Importantly, detecting phenotype association with a genetic marker does not indicate that the genetic marker is causally related to the phenotype, but may only reflect linkage disequilibrium with the causal variant. Case-control studies are the most frequently performed type of genetic association studies because they are simpler to implement than family-based designs. In their simplest form, population-based genetic association studies are similar to epidemiologic case-control studies and involve identifying genetic markers with significant allele, genotype, or haplotype frequency differences between individuals with the phenotype of interest cases and a set of unrelated control individuals.
Indeed, case-control genetic association studies have already contributed to identifying genes associated with complex disorders, as in the cases of apolipoprotein E-4 with late-onset Alzheimer disease 31 and factor V gene with venous thrombosis. Silverman and Palmer 33 have reviewed these factors that may adversely affect the results of any association study in complex diseases.
They have recommended five key elements in the performance of valid case-control genetic association studies for complex diseases: 1 proper selection of gene polymorphisms, 2 accounting for population stratification, 3 assessment of Hardy-Weinberg equilibrium, 4 replication, and 5 adjustment for multiple comparisons.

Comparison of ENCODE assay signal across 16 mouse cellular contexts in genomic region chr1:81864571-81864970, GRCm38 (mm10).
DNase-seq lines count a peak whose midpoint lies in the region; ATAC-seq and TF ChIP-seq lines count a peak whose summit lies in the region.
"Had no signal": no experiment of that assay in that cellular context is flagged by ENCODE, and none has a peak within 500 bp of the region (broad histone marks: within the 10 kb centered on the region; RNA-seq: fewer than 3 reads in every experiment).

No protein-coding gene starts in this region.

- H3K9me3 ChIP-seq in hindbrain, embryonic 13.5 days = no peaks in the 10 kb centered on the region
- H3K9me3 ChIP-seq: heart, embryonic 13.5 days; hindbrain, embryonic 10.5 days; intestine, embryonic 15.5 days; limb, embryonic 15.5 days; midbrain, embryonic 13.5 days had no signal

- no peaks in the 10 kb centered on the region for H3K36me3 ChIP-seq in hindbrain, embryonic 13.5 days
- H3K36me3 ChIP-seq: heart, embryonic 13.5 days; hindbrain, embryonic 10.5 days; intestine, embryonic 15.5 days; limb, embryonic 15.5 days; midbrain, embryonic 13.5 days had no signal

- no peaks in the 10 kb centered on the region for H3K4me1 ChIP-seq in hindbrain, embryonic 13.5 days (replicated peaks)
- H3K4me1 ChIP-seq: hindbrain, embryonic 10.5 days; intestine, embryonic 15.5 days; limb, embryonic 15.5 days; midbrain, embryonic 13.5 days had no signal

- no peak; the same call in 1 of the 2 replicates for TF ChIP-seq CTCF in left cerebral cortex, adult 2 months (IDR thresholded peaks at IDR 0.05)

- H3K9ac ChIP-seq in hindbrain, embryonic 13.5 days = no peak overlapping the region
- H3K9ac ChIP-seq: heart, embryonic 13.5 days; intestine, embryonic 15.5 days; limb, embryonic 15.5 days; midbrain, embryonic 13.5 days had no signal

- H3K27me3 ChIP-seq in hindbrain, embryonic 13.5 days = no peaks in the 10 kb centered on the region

Ideally, cases and control study subjects should be drawn from the same base population. Failure to do so will often result in biased selection that can adversely influence the results, often resulting in a spurious association.
Because of the small genetic effect sizes seen and expected for complex traits, sample sizes in the thousands are generally required in addition to replication to generate rigorously validated association results. Family-based genetic association tests are based on the transmission disequilibrium test, which provides a test of linkage and association without bias from population stratification or admixture. Only trios with at least one heterozygous parent at the genetic marker of interest are used for testing.
The test is predicated on the assumption that if a genetic locus is uninvolved neither linked nor associated in the phenotype of interest, one would expect the two parental alleles at that locus to be transmitted equally to an affected child i. Family-based association studies cost more than case-control studies because one has to recruit and genotype three people instead of two.
In addition, not all diseases can use the family-based design because often parents have died and hence are not available for study. Despite these disadvantages, there are also powerful reasons to use trios if possible. First, unlike the case-control study, the family-based association study is immune to population stratification because the parental genotype is used as the control. Second, within each trio, only one person the subject must be phenotyped. This is particularly useful when phenotyping is very expensive or invasive. Family-based testing also offers an important method of assessing genotyping quality, because data can be analyzed for mendelian errors.
The transmission disequilibrium test has been extended in many ways, for instance, to allow family-based tests of association for extended pedigrees. Genetic association studies using candidate gene approaches and, more recently, genome-wide association GWA studies have been performed in large multinational patient cohorts. The major histocompatibility complex is the dominant genetic region implicated in autoimmune disease, including SSc.